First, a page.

Sandbagging is a term used to describe the act (and sometimes art) of under promising and over delivering. If someone is sandbagging they set expectations for a certain level of delivery or performance they know they can hit with ease. Then, when it comes time to deliver on the promise, they crush their targets. Amazement, praise, promotions and accolades ensue. Except, did you really achieve as much as is being celebrated?
Why does this happen?
This is a common anti-pattern with Objectives and Key Results. Teams, especially those not fully sold on the goal-setting framework, define success targets for themselves they know they can hit. This way work can continue, more or less, as usual and the discomfort of change or a new way of working can be avoided.
Another reason for this is when an organization mistakenly ties compensation to OKR goals. In this case the team’s reward for hitting their goals is a bonus or a promotion. Conversely, NOT hitting your OKRs when compensation is tied to them can go as far as threatening one’s employment. In these scenarios, teams almost always sandbag their OKRs. Setting goals they know they can hit assures they not only keep their jobs but get their bonuses.
Why is sandbagging OKRs bad?
When a team sets goals it knows it can hit they don’t innovate. They don’t stretch. They don’t try new things. The work continues at pace without the exponential leaps forward required to stay ahead of the competition.
In addition, teams don’t focus on continuous improvement of their process either. If the way we’re working gets us the results we’ve always gotten and that’s what we’ve promised leadership, why should we change anything? Processes, like products, stagnate and harden over time reducing their agility. Teams that sandbag their key results don’t challenge themselves to work differently. They don’t look for new efficiencies, tricks or techniques to gain more user feedback. When the time comes for them to respond to an unexpected sharp shift in the marketplace (and it always does) they’re unable to do so at pace with the competition.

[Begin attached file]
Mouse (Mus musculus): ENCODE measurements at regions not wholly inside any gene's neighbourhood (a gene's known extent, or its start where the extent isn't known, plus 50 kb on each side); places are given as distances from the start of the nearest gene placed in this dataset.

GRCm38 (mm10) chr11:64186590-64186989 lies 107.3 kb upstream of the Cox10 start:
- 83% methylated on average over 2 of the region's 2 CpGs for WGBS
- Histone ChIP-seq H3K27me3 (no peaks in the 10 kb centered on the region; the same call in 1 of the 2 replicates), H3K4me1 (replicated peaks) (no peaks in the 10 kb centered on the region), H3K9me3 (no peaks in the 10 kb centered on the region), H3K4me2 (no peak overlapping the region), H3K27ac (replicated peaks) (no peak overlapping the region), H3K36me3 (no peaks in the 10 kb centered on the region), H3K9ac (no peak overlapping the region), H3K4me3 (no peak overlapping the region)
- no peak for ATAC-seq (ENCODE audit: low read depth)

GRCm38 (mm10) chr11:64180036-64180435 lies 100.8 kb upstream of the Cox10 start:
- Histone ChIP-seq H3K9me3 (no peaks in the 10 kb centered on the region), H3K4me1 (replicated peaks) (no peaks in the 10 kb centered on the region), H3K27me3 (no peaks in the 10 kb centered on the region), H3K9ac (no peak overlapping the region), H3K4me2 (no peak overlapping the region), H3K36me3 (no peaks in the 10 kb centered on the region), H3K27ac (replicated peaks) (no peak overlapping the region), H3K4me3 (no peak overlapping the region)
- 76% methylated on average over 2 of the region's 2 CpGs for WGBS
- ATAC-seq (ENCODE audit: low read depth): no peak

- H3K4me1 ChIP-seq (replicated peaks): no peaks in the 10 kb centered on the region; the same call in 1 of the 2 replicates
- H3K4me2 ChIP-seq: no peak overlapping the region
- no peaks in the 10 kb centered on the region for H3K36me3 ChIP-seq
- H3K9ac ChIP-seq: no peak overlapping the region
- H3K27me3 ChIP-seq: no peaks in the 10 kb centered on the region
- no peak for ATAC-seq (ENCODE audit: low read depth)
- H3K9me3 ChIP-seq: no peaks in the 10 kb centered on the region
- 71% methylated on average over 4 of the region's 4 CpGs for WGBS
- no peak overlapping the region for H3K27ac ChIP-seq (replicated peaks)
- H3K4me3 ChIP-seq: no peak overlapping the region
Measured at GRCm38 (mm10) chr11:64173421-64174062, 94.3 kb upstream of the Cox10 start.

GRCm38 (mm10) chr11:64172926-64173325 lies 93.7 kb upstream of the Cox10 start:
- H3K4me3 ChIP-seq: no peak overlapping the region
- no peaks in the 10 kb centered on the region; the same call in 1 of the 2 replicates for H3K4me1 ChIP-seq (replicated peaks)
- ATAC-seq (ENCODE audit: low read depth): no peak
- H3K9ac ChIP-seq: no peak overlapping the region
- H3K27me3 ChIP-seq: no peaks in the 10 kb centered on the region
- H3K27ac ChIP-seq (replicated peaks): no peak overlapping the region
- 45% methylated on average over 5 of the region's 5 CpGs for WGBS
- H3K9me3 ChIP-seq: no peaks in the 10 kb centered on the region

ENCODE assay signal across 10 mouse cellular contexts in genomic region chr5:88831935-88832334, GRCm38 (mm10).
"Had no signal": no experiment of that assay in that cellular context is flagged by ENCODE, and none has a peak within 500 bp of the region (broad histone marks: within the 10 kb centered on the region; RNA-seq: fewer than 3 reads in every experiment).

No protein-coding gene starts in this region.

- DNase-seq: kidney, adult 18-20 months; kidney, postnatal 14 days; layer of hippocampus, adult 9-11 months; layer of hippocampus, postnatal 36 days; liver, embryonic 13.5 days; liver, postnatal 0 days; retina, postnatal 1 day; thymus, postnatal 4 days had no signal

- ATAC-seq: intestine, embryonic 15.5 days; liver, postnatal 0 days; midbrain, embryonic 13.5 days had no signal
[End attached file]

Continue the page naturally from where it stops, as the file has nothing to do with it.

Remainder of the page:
How can I tell if my teams are sandbagging their OKRs?
There are two easy ways to tell if a team is setting their KR’s at a level they know they’ll crush every time. First, take a look at historical performance for the key result the team is committing to. What’s it’s average rate of growth on a quarterly basis? How does that compare to what the team has set for themselves? If it’s identical or very close, they’re not pushing hard enough.
The other way is to approve a team’s initial goal set and see what happens. Did they achieve them with ease? Are they setting similar goals for the upcoming quarter? Did they achieve those with ease as well? Again, they’re not pushing hard enough.
What should I do if my teams set easily achievable key results?
First, decouple your OKRs from compensation. Teams will be loathe to choose stretch goals if their salaries are tied to them. Second, set the expectation that you expect your teams to hit around 75-80% of each key result. That should be considered success. The other 25-80% is the stretch goal or the “nice to have.” Finally, push back on your teams’ key results challenging them to find ways to hit a higher goal. Set the expectation that you’d like to see some “out of the box” or experimental thinking and that it will be ok if those ideas don’t work out as long as we learn something from the effort.
As a leader it’s up to you to create the environment that encourages teams to push harder and try new things. Provide the tools, infrastructure, budgets and access they need to experiment with their product and their process. Make sure they feel safe coming to you with “bad news” or a realization that they’re not going to hit their goals. The more teams comfortable with the process of discovery and experimentation the more likely they are to set true stretch goals. It’s these stretch goals that will drive the creativity and innovation your organization needs to continue its success.
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